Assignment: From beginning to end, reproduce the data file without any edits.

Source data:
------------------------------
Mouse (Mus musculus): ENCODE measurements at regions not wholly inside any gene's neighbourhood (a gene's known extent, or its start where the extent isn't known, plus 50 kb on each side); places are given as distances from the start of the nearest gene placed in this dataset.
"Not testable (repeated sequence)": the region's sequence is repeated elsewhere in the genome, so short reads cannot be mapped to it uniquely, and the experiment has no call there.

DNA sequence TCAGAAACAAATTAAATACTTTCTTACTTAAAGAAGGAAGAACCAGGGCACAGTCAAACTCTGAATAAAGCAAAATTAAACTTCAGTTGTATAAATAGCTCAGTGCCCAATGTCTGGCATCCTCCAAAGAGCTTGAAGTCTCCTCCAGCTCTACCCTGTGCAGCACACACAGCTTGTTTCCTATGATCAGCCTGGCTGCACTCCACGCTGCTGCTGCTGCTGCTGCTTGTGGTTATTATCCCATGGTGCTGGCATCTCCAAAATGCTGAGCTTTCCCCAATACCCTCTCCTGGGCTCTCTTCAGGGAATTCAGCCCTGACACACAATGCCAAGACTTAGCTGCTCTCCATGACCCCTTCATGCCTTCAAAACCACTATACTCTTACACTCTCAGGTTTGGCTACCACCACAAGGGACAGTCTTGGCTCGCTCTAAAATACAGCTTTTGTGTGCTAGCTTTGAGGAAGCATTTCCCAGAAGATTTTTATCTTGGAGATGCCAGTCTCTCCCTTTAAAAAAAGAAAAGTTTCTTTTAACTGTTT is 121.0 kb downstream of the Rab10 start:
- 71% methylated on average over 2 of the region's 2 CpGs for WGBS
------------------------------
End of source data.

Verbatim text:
Mouse (Mus musculus): ENCODE measurements at regions not wholly inside any gene's neighbourhood (a gene's known extent, or its start where the extent isn't known, plus 50 kb on each side); places are given as distances from the start of the nearest gene placed in this dataset.
"Not testable (repeated sequence)": the region's sequence is repeated elsewhere in the genome, so short reads cannot be mapped to it uniquely, and the experiment has no call there.

DNA sequence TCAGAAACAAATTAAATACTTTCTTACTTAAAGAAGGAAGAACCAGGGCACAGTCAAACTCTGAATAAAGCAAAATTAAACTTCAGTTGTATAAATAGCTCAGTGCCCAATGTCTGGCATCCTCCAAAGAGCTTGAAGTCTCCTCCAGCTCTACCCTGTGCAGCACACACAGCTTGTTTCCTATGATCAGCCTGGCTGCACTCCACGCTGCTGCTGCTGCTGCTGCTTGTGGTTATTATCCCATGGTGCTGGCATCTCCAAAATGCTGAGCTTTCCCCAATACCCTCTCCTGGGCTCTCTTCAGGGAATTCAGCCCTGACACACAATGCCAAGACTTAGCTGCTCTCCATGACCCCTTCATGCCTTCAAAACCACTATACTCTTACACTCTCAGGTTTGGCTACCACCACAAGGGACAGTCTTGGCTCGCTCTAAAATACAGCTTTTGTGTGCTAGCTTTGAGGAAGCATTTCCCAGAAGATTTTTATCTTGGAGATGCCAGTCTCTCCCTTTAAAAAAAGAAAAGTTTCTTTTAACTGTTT is 121.0 kb downstream of the Rab10 start:
- 71% methylated on average over 2 of the region's 2 CpGs for WGBS